How to create a successful single family office (SFO): If it was easy everyone would be doing it
2 October 2019
The family office concept has been around for a long time, particularly in the US where the entry level to set them up is drilled down to the affluent population, yet the past decade has seen a significant increase in interest in higher value offices from European, Middle Eastern and Asian families driven by rising levels of wealth, a more transparent governmental environment and a need for continuity planning. However, the market has changed. Multi family offices are now rebranded as ‘private investment offices’ offering investment or deal advice only and examples include Stanhope Capital, Sandaire and Hassium. No longer do they help with school runs, getting your children into Eton or with holidays. Single family offices are more the day to day resource for the family that also runs the investments but traditionally this model has not worked well. Many Single family offices open up and within two years, are gone. Why? Expensive to run, they try and lower costs by sharing with another family but often can’t and the patriarch or matriarch loses patience or interest and shuts it down. So how do big families who seriously need help with their day to day lives, run a successful single family office? Citywealth’s April French Furnell spoke to advisors in the space to find out how family offices can avoid the pitfalls and evolve to meet their families challenges.
Family offices have historically been a hallmark of US wealth management, but not anymore, according to Catherine Grum, Head of Family Office Services at KPMG, “there have always been a number of established family offices in the UK and Europe but we have seen an increase in interest in the last 5 to 10 years from more UK and European families and most recently from those in the Middle East and Asia”. Grum believes this trend is due to several factors: “increasing levels of wealth combined with increasing complicated lives brought on by families being more internationally spread, investing and owning a wider range of assets and dealing with more and more tax and regulatory issues,” She adds, “secondly families looking at succession as current wealth holders age and thing about their legacy”.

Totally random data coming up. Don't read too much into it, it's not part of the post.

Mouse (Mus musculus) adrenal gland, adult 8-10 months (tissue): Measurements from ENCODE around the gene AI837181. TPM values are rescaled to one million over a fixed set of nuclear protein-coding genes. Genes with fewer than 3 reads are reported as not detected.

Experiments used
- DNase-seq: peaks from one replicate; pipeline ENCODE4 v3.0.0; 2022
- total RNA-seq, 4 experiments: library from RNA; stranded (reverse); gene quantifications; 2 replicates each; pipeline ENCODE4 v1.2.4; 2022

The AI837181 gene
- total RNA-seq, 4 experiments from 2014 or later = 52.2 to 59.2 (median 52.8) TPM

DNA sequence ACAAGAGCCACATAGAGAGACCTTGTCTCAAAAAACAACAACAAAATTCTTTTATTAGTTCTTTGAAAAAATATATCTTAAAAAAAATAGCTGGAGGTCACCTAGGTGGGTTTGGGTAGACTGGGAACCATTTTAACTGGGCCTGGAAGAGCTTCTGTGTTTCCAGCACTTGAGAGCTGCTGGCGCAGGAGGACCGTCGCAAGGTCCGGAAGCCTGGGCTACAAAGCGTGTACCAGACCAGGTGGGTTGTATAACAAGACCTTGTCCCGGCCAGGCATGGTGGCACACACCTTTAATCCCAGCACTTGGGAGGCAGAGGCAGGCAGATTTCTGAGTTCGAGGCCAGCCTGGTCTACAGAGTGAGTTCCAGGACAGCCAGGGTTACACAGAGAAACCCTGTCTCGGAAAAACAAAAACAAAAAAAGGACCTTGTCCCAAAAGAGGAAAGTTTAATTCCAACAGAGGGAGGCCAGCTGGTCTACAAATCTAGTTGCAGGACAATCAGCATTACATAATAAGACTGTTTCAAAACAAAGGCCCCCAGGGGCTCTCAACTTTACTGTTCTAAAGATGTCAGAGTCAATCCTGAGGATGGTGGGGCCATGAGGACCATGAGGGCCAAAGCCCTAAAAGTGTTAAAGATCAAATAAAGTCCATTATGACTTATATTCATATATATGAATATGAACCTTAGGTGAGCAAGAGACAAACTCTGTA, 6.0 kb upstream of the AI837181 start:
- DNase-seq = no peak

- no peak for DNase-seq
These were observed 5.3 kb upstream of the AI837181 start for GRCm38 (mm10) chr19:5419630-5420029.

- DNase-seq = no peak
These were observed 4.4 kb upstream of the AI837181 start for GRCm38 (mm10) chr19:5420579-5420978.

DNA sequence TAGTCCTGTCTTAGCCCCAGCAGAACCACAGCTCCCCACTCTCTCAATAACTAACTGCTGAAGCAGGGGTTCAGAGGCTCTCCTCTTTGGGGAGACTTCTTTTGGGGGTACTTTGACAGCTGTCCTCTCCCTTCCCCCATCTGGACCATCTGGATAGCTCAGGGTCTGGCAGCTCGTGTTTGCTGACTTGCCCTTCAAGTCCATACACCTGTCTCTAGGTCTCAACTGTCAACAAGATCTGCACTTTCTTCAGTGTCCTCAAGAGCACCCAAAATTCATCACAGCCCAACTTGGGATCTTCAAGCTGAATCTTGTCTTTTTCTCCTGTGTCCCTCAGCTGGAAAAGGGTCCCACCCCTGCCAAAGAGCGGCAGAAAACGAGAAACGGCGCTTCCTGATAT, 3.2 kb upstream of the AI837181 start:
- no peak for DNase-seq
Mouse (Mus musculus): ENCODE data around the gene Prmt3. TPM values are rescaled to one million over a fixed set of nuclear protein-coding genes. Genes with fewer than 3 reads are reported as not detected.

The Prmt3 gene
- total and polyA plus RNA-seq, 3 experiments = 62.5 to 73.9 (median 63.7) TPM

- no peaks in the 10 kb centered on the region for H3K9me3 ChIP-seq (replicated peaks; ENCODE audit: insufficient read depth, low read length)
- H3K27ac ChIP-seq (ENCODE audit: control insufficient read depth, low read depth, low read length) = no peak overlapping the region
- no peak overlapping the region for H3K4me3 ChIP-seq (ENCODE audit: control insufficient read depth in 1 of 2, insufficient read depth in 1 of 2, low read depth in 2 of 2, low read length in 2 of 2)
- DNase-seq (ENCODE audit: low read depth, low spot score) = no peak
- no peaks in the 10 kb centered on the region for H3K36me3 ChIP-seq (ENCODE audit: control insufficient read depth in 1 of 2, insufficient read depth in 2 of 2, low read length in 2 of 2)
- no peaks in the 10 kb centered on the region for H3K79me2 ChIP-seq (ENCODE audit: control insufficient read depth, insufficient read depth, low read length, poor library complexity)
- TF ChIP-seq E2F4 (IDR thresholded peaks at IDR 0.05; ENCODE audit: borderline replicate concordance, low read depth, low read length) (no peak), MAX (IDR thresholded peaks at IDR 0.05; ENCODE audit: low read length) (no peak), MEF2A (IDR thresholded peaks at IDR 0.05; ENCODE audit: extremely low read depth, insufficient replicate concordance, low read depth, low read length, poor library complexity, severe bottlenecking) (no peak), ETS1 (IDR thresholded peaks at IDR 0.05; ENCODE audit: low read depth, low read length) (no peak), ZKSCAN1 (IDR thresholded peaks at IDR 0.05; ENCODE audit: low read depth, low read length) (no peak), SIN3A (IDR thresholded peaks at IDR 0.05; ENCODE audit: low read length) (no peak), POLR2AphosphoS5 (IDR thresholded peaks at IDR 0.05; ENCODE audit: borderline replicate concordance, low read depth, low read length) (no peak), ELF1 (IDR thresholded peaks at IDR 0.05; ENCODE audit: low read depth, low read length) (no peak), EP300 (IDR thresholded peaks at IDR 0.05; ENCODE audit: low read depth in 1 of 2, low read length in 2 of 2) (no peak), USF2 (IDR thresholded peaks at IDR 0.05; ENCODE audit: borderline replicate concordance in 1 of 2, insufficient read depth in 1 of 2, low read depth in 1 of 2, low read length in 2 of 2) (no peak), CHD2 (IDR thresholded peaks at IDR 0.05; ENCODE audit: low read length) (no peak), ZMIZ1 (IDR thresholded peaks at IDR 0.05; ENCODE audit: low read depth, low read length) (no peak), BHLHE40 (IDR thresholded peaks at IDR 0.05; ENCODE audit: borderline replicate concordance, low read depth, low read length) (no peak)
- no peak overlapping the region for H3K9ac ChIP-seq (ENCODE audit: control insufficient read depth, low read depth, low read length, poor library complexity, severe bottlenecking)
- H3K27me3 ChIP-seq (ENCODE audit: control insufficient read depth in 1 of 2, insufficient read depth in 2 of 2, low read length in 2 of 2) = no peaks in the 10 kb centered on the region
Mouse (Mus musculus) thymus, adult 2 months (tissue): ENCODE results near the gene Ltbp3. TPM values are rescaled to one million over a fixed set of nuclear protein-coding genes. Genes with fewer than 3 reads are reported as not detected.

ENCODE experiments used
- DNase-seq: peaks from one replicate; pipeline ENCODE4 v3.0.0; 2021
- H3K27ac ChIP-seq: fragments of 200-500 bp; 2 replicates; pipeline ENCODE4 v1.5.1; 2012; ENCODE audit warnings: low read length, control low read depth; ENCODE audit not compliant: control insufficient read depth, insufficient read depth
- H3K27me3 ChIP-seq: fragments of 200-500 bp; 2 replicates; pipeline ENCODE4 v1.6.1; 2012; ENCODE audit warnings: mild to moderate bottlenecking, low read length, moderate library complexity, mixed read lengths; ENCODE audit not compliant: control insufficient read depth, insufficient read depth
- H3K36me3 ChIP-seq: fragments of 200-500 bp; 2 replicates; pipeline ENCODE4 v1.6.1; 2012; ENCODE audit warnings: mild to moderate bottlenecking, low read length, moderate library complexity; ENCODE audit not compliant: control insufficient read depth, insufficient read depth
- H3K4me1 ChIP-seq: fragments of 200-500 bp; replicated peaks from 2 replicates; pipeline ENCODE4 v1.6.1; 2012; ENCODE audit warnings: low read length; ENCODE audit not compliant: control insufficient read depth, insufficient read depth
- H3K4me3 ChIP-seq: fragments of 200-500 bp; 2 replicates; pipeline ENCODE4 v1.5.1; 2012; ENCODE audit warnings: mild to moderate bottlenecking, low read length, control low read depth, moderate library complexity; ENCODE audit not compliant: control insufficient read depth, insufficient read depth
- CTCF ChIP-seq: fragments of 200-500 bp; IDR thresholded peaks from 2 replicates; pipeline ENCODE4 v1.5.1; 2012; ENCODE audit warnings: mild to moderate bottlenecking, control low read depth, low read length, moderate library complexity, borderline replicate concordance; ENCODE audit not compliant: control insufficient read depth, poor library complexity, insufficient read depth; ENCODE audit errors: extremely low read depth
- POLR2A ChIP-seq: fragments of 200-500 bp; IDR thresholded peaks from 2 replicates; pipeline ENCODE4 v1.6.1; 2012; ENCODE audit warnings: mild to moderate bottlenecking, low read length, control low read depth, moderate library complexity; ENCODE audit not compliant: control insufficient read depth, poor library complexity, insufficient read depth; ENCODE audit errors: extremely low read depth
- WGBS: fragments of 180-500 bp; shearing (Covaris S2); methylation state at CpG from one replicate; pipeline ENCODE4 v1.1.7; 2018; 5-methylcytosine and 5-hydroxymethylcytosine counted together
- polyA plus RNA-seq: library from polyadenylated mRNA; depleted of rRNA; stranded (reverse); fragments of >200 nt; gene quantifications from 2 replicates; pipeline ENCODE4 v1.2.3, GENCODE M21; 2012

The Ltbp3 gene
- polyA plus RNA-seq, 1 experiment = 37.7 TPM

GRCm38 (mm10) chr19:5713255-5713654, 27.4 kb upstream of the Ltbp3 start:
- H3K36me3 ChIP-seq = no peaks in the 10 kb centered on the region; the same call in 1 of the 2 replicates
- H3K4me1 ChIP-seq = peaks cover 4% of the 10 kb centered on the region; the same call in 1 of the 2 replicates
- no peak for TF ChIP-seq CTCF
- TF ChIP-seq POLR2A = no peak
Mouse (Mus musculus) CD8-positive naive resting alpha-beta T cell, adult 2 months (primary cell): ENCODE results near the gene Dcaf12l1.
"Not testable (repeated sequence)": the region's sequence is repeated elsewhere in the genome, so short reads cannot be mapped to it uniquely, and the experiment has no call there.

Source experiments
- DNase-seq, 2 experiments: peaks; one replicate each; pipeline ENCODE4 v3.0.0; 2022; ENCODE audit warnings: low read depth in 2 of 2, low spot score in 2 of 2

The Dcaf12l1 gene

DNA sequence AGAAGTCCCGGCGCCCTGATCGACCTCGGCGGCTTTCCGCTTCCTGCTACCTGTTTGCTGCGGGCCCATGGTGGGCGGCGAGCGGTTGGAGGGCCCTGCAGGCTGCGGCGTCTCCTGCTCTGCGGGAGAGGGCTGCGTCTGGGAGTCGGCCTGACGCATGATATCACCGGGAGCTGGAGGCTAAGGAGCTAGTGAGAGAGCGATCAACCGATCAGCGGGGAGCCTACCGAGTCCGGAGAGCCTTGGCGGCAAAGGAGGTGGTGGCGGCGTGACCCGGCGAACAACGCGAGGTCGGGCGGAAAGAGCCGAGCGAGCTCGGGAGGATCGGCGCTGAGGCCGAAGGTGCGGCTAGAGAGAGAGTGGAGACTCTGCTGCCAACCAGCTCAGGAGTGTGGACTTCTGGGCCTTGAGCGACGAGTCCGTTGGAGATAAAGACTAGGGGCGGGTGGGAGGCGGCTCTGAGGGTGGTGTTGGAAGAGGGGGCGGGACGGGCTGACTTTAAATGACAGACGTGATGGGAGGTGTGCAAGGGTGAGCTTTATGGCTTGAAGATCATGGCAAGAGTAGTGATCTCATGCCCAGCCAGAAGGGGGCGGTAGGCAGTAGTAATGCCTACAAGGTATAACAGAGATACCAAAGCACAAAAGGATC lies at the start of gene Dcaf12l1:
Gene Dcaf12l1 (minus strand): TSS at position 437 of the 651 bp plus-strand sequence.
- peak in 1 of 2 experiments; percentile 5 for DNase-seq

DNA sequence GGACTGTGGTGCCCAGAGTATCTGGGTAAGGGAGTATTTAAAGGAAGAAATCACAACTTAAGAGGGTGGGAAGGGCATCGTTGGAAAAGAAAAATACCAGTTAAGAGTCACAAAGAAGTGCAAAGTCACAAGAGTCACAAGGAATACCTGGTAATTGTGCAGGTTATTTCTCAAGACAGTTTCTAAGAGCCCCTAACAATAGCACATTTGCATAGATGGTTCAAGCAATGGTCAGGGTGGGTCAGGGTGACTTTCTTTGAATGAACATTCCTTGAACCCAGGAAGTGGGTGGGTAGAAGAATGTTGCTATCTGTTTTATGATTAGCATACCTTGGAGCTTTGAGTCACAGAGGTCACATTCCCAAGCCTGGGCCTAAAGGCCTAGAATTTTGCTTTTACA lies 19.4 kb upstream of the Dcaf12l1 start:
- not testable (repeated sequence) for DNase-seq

Andra Ilie, Senior Manager - Family Matters at KPMG observes that there are regional differences in the focus of family offices. For example, she says “Whilst in the US the focus remains on investments European families are keener to leave a legacy, whilst Latin American families focus more on privacy. For Middle Eastern families, a large piece is around developing good governance and the family office is a large part of it. Chinese and Indian families are creating multi-functional offices to cover many purposes”.
Not peas in a pod
Despite the likenesses, it’s important to remember “A family office can mean different things to different people; you will find many varying definitions of a family office. There exists the saying; ‘If you’ve met one family office, you’ve met one family office.’ There is no perfect family office and the approach taken by each family varies enormously”, said Charlotte Filsell, Head of Client Relationship Management at multi-family office Sandaire.
Finding a purpose or objective for the family
Purpose it seems has become a recent wealth management industry ‘buzzword’, Ilie acknowledges but adds that “it is also the driver for the family’s business and emotional decisions. Once the family has determined their shared purpose, this can guide them towards drafting a blueprint that can help them meet their goals”.
David Bowen, head of private office consulting at Deloitte is in agreement: “Purpose is the most important consideration when creating a family office and forms the foundation for strategic objectives. Without a clear understanding of what the money is for, who it will serve, how it will serve them and when, it is very difficult for the family office to support the family effectively and deliver on the family’s objectives over time.”
Interestingly though, a UBS survey ‘Global Family Office Report 2018’ surveying 311 family offices found that only 32 per cent of family offices have a fully documented mission statement in place, demonstrating that 68 percent might not. Which would suggest there is work to be done in the space.
Establishing a family’s purpose and utilising this approach to their planning can mean that families “are far more likely to identify and implement strategies that they connect with and that will still resonate well with them in the medium to long term”, said Grum. Within this process, she adds that family offices can play a helpful role as a catalyst; helping families to understand and identify their purpose and introducing them to expert advisers where they need more support with this process.